The role of customer value has been largely recognized by the retailing companies as an instrument towards stimulating market share and profit optimization. The customer values for a new product of a firm in competitive markets are shaped more by habits, reinforcement effects, and situational influences than strongly held attitudes. The customer value is an intangible factor, which plays a significant role in influencing the buying decisions. The customer value broadly includes psychometric variables like brand name, loyalty, satisfaction, and referral opinions. The customer lifetime value is built over time by the business firms, which also contributes to the individual perceptions of the customers, and augments their value.
For the companies going to penetrate into the emerging consumer markets, tracking consumer attitudes and behavior is an important requirement in the rapidly changing consumption patterns. It is necessary for the consumer products companies to understand the consumer eco-system and core drivers affecting consumption such as vogue, ethnicity, income, education, age, and buying decisions. The social and ethnic mix such as family, peer culture, social power distance, value and lifestyle, and referrals of urban consumption culture also influence the consumption pattern in the Latin America significantly. Consumers in the competitive marketplace in urban habitats are being offered an overwhelming array of product and market information. However, to narrow down the scope of information generated by advertisements and filter them to the top of the mind level, advertisement should carefully address 4Rs that include responsiveness, repositioning, rightfulness and reasoning.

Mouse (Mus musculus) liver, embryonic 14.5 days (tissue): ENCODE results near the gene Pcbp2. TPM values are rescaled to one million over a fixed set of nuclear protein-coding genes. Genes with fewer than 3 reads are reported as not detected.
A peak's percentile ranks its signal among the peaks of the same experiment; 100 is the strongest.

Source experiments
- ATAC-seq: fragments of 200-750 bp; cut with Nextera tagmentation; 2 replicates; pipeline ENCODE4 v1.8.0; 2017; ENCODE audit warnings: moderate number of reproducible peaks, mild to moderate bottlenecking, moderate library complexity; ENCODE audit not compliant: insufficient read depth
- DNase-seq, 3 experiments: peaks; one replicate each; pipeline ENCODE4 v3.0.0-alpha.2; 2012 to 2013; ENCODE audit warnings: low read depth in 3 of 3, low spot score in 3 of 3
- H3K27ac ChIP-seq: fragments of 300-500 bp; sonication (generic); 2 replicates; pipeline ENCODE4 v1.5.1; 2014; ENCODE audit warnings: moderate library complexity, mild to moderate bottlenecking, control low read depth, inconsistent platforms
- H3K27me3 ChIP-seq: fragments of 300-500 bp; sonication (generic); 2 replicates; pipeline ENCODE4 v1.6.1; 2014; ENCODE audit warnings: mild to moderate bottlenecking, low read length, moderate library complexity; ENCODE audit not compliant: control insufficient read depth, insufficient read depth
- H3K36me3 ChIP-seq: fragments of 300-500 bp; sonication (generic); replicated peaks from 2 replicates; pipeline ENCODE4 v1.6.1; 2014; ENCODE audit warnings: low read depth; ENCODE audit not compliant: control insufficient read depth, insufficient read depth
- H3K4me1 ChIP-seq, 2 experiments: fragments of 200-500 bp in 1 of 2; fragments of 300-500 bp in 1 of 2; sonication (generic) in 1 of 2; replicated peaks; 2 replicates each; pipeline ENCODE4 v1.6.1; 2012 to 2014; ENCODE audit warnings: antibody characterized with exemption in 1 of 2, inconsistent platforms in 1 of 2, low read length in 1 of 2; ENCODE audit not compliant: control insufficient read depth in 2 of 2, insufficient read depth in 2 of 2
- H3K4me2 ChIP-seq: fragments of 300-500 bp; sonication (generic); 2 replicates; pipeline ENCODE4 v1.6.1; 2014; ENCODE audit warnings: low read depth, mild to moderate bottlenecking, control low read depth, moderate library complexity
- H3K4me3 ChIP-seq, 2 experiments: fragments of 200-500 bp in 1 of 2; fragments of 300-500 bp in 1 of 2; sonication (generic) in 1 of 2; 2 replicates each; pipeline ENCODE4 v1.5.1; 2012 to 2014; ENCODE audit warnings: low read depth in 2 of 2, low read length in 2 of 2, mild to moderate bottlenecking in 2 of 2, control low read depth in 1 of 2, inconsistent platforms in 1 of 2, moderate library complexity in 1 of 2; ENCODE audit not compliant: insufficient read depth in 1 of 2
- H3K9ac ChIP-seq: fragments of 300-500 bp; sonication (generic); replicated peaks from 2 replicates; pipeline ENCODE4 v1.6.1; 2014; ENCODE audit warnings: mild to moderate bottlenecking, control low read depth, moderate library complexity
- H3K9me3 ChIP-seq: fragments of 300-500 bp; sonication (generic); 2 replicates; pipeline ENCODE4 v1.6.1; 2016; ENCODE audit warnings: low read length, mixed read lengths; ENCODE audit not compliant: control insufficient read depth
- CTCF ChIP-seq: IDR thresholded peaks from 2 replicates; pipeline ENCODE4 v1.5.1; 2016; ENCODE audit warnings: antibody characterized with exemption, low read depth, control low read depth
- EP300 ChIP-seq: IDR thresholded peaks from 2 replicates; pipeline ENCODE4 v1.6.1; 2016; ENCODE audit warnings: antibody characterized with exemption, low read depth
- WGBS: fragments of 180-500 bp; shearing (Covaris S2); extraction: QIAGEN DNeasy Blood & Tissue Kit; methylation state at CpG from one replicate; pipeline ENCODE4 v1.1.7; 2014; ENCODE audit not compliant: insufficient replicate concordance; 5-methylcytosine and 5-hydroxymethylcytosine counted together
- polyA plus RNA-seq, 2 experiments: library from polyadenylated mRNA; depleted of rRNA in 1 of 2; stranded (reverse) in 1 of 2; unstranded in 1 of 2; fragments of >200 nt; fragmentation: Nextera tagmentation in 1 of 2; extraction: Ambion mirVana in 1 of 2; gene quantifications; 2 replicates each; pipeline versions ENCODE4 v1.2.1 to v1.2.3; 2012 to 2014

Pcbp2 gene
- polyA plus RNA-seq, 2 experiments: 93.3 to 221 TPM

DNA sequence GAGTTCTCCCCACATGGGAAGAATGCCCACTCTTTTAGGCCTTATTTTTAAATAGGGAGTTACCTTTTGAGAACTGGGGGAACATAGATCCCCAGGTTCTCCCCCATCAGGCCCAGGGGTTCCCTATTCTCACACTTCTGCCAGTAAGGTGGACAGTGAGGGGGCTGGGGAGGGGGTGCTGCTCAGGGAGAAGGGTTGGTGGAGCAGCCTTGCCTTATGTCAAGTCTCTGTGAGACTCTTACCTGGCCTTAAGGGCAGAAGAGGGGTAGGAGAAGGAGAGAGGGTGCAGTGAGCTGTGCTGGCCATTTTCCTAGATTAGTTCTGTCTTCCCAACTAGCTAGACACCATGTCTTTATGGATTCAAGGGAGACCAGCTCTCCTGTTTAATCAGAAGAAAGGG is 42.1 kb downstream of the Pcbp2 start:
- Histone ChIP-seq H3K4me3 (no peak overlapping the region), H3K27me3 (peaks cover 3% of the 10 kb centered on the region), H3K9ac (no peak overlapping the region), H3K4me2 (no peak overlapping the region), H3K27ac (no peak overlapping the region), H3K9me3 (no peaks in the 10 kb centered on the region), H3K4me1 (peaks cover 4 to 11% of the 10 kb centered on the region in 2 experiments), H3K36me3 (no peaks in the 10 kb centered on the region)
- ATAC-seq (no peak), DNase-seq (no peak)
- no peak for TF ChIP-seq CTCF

Companies today create consumer value by driving consumers towards destination brands that embed cross-cultural emotions and ethnicity. Some companies like Apple, Samsung, and Cadbury’s are routinely testing innovations with rich consumer-transaction data within cultural and ethnic diversities. Most companies that adopt a test and learn culture to promote new trends, tend to realize the greatest benefits by stimulating the consumers to stay along vogue, and gain enhanced consumer values. The emotional content of a retail promotion advertisement is a stronger predictor of buying behavior reflected in message recall rate among audience. In addition, advertisements with high emotional intensity achieve increase in message recall ability among the audience.
Dr. Rajagopal is Professor of Marketing at EGADE Business School, Mexico City and Adjunct Professor at Boston University, Boston, USA. He is the author of 50 books on marketing and rural development themes and over 400 research contributions in refereed journals.